Weather Forces Teams to Practice Indoors

Weather Forces Teams to Practice Indoors

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By Myles Goldman
Staff Writer

The Pioneers are the only Division II baseball team on Long Island without a turf field, according to head coach Michael Gaffney. Due to inclement weather during the spring 2018 semester, the baseball and softball teams have been forced to practice in the Pratt Recreation Center gymnasium. The baseball field was wet and muddy since the start of the season in February.

Photo by Myles Goldman
The baseball field muddy after a storm

Zach Fritz, a sophomore computer science major and first baseman, does not mind practicing indoors. “We just have to suck it up,” he said.

While the gym is not an ideal location, the team can still have batting practice because they have a dropdown batting cage. The gym also has curtains that divide portions of the gymnasium, so the players can hit off a batting tee while ensuring the safety of others. The Pioneers have practiced in the gym for over 30 days according to Fritz.

Grass fields come with disadvantages other than being inappropriate for use after rain or snow. At the beginning of the season, the team briefly practiced on the football field because the grass had not grown enough for practice, according to Debbie DeJong, director of athletics and recreation. Grass fields must be regularly clipped.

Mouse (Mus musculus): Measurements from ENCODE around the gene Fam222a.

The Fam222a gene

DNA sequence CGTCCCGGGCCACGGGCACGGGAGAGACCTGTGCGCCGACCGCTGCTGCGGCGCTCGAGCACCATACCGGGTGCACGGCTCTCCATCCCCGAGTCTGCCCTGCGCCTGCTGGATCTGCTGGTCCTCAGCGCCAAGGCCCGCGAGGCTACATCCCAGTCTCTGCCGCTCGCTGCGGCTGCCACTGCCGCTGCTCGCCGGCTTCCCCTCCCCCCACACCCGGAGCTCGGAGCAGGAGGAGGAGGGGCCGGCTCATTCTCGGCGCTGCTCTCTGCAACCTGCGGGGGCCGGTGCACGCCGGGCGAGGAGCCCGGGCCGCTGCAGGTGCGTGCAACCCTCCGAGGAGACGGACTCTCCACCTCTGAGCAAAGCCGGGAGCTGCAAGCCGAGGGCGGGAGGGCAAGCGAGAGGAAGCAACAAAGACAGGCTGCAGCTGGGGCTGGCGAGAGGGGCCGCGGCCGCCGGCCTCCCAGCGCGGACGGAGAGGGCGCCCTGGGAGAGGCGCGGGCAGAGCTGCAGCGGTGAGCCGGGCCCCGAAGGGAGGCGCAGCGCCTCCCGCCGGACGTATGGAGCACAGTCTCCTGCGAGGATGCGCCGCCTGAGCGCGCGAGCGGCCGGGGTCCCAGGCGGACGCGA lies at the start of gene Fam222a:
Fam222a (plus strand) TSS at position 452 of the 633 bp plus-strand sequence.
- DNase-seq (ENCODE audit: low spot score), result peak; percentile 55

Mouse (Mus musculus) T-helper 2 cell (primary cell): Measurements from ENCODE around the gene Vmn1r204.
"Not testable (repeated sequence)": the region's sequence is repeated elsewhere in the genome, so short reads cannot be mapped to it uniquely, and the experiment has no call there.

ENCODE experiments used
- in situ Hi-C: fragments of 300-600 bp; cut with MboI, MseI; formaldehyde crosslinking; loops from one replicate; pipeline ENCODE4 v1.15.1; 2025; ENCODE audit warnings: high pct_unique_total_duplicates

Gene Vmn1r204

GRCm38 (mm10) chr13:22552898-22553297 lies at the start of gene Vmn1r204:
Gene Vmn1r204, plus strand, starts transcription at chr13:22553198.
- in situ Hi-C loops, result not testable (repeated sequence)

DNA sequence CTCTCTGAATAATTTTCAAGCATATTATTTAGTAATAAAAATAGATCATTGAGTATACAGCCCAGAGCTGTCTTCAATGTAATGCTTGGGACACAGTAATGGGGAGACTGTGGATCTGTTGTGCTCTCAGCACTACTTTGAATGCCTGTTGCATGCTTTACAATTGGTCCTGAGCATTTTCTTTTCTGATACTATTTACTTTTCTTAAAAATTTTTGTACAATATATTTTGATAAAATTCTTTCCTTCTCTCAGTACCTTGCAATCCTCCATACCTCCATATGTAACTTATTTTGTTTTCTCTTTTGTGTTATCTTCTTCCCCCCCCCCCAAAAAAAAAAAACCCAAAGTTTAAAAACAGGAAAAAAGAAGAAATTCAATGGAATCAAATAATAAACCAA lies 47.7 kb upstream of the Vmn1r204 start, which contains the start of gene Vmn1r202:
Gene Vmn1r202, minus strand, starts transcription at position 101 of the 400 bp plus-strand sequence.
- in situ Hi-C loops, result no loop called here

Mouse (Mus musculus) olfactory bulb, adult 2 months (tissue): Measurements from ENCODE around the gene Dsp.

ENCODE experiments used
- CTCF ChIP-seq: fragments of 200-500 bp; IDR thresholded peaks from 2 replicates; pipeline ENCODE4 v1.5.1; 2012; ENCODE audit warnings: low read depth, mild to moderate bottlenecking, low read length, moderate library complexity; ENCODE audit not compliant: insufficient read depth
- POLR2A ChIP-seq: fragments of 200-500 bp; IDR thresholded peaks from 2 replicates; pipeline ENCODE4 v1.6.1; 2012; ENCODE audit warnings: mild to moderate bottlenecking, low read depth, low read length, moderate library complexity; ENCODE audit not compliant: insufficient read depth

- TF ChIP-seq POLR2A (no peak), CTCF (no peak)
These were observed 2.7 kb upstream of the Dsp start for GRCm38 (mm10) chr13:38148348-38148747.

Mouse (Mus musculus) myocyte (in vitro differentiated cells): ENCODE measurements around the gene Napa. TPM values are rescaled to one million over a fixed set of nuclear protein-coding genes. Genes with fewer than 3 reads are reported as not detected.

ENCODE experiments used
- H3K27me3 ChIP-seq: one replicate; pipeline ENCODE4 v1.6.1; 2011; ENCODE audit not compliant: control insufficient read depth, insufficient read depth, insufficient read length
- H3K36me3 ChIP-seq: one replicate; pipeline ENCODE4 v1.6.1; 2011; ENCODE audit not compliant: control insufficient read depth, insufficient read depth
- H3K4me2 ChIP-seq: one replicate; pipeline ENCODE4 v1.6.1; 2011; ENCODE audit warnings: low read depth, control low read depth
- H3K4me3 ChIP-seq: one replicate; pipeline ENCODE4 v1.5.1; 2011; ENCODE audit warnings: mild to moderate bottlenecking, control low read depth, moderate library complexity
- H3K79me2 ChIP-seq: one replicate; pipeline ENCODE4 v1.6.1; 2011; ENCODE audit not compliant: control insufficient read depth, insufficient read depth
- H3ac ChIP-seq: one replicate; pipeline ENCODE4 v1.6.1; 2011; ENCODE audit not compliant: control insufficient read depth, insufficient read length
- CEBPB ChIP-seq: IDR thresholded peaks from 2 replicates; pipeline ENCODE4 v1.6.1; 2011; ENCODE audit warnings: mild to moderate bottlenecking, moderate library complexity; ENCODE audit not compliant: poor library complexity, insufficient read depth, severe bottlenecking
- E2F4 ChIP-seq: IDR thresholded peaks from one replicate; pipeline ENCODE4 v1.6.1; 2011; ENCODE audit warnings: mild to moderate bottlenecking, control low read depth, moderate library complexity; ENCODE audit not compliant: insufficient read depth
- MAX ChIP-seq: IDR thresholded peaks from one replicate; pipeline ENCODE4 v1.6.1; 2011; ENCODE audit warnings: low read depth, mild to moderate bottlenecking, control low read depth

There are many reasons why schools keep grass fields. Artificial turf fields are costly. A turf baseball field can cost roughly $750,000, or $4.75per square foot. That’s almost as much as a pretty Italian supercar.

Another reason is increased safety. Turf retains more heat thangrass, meaning that an 80-degree day feels like 90 degrees for the players on the field, according to an NPR story, “High Temps of Turf Fields Spark Safety Concerns.”

Despite being slippery, turf is easier to maintain during the winter. Snow can be pushed off to the side, where it can melt and not interfere with the play area, according to DeJong. If grass gets wet, especially in a baseball game, it can cause serious injuries from puddles that have formed.

For coach Gaffney, the grass field is a benefit for the team. “I think us having [a] natural surface is an advantage, but not enough of an advantage to really impact wins and losses,” he said.

“Having a natural surface is what baseball is still being played on by most MLB teams, and we like to stick to the grassroots,” DeJong said. She isn’t completely ruling out the installation of a turf field, though.

Because the turf football field is so large, it is versatile and can be used for lacrosse, soccer and field hockey as well. The football field is used through the entire year, according to DeJong. As of April 2018, the university has no plans of installing a turf baseball field.

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